As a chemical engineer considering an MBA, I wanted more to learn and gain mastery of business principles with both breadth and depth. Like nearly everything else in the modern world, the business landscape has become quite complex and nuanced. There is a lot of ground to cover in order to become an effective general manager.
I never could have imagined the extent to which the required curriculum (RC) would deliver so much knowledge in nearly every essential aspect of business, from marketing to finance to operations to leadership. Hopefully I can give you a better idea of how the RC has been deliberately crafted and refined to deliver a world class foundation for business in one year.
Graduates of Harvard Business School are prepared to take a seat at any business table and contribute in a meaningful way. The first year is called the RC for the very reason that it equips the first year students with the required content and learning to form a firm foundation for a bright future in business.
Breadth and Depth
The RC is comprised of 12 courses. I personally have grouped these 12 courses in 3 buckets- how to finance a business, how to lead a business, and how to operate a business or execute business strategy.
No matter your intended industry or function, these 12 courses prepare future graduates to quickly analyze a situation, formulate a reasoned analysis, and create an action plan.
A general manager needs to be able to work across all areas and domains of business. Whether this means creating a go-to-market strategy or performing capital budgeting, I am confident that I can make valuable contributions and deliver results. But even if you intend to go into a specific functional area such as marketing or finance after business school, your abilities will be exponentially enhanced because you can take into consideration all the other pieces of the business equation when making your decisions.
Within each course, I have also been pleasantly surprised at the depth of the learning that occurs. Even though it may only be a semester course, I am not merely memorizing business terms and frameworks. The case method requires a deeper understanding of the issues and principles at play. The case method requires me to defend my point of view and formulate an opinion in the face of uncertain and ambiguous information. The faculty members at HBS are exceptionally skilled at teaching these foundational courses.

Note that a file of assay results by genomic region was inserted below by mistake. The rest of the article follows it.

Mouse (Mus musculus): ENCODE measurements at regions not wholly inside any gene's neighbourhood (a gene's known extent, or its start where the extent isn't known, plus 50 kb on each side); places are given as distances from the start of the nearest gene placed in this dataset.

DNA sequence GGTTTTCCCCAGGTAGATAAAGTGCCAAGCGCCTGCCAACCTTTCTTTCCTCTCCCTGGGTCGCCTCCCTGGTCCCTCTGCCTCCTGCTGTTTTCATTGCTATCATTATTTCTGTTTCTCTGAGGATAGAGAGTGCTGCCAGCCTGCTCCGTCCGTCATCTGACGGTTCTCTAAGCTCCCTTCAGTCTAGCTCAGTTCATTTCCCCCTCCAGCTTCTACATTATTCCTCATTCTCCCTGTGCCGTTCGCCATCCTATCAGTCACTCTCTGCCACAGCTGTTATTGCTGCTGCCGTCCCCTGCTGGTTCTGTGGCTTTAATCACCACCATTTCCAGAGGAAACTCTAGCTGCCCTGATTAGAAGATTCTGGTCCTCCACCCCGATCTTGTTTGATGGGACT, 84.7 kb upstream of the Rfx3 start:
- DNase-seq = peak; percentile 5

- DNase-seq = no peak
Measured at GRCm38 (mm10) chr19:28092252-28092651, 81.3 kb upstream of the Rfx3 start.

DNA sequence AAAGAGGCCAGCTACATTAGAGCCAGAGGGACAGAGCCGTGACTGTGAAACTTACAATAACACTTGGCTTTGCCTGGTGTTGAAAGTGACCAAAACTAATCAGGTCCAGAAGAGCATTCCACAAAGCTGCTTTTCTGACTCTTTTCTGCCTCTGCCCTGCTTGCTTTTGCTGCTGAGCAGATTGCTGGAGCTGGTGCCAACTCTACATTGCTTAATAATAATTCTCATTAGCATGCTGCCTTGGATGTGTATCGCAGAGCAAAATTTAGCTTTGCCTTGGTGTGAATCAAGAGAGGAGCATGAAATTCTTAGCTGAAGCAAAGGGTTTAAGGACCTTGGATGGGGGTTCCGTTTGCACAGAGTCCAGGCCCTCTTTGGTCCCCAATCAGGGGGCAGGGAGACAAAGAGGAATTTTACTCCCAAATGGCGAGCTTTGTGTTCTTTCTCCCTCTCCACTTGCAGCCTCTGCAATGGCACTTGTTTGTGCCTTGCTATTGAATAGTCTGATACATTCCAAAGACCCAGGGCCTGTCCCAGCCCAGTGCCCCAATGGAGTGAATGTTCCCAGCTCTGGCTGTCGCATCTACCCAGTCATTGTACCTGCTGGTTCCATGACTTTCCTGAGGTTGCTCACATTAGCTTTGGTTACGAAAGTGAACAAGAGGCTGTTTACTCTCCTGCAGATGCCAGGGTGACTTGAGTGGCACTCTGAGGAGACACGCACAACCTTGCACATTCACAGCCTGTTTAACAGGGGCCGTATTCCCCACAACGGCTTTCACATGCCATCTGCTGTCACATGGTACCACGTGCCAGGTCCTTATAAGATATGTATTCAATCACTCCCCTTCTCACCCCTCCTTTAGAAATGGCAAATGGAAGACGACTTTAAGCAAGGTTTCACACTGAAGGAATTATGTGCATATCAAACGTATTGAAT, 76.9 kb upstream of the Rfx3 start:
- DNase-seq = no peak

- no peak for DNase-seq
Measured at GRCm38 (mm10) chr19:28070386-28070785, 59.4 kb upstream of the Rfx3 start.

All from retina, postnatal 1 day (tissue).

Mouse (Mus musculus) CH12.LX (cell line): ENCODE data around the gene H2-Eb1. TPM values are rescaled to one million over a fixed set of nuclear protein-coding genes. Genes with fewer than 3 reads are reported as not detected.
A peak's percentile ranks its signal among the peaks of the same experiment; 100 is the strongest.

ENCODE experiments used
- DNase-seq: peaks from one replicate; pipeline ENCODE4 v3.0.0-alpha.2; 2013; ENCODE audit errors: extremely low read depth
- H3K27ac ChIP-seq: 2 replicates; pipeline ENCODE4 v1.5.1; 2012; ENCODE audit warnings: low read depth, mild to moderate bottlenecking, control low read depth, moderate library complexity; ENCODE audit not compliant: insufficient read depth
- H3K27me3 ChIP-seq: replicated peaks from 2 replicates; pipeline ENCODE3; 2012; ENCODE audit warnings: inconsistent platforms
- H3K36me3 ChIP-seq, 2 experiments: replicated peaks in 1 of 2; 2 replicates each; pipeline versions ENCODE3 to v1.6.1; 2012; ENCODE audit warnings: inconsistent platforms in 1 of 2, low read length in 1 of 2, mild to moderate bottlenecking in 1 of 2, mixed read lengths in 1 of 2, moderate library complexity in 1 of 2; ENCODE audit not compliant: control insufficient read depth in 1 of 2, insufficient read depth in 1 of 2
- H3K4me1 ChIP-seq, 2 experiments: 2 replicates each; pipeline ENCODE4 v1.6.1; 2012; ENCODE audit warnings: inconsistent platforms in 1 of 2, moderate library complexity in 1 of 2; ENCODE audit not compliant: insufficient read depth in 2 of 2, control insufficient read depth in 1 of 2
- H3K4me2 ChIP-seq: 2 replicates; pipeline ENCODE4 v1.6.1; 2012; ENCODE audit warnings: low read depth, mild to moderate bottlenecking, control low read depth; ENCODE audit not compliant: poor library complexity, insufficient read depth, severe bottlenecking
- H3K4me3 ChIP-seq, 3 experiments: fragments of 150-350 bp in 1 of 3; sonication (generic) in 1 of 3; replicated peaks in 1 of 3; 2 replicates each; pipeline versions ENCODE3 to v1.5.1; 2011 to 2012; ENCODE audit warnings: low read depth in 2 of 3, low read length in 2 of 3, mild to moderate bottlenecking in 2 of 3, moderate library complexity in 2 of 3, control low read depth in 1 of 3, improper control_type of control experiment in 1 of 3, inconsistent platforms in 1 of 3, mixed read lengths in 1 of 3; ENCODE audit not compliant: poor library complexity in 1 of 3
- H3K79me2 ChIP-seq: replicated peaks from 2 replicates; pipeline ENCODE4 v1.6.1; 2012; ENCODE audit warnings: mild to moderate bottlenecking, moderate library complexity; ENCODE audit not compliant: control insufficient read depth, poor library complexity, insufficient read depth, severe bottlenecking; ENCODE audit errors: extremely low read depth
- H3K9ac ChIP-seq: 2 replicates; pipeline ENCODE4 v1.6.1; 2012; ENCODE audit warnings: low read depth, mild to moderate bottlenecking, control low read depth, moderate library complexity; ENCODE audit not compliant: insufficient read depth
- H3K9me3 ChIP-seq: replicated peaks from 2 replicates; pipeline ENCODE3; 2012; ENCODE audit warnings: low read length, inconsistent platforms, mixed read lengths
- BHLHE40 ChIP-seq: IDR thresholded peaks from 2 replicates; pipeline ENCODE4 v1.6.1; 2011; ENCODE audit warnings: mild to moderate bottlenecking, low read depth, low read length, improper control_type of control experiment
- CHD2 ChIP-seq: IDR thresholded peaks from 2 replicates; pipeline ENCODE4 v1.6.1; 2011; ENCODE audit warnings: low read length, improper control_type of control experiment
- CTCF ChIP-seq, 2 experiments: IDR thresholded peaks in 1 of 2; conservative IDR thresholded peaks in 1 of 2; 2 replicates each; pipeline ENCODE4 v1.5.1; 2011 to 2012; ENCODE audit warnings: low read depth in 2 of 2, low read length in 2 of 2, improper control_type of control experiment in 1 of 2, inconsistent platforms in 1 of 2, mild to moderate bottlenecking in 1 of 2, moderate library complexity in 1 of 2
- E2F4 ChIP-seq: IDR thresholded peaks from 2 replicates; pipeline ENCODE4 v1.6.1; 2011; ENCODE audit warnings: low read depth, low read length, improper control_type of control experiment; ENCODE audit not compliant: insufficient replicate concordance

Understanding the Business World
As I looked back at some of the biggest business stories of 2015, I realized just how much I have learned in the last eight months. I can critically evaluate and understand the business particulars. I will offer my own top ten business stories for the past year.
1. China: industrial-goods slowdown and market turmoil
2. Yahoo: Marissa Myers and activist investors
3. Uber: valuation and growth of the gig economy
4. Volkswagen: emissions cheating scandal
5. Interest Rates: fed rate hike and the end of "free money"
6. Oil: collapsing commodity prices
7. Greece: bailout deal and ATM withdrawal limits
8. Mega Corporate M&A: (Dow/DuPont, Pfizer/Allergen, AB InBev/SABMiller, etc.)
9. McDonald: rolling out the all-day breakfast menu
10. Airbnb: valuation more than doubled to over $25B after latest round of financing
The RC has given me the knowledge to critically examine anyone of these major business stories and think about the root causes, implications, execution, and risks. Take for example McDonald's rolling out all day breakfast offering. Using the TOM lens I can think about the operationally difficulty of offering an expanded menu for the entire day. How will this affect the ability for McDonald's to serve customers quickly and efficiently? Does this require a change in the tasks and responsibilities of the cooking staff? Does this change food handling and supply chain? But I could also examine this change through the lens of marketing. What customer segment most values breakfast all day? Are they willing to pay a premium for this breakfast food? Or maybe this is a strategic question - is this in response to a competitor? How will Burger King or Wendy's react to this change?
As I near the end of my RC year, I have the basic tools necessary to understand the fundamentals of all these business stories. I still have a lot to learn, but I can clearly articulate the fundamental business principles that underpin each story. For those that involve a troubled company or country, I can speak about root causes and potential solutions. The RC year prepares students to leave this institution and go out and become the future business leaders of tomorrow. The RC lays a solid foundation upon which a lifetime of learning and experience can build upon.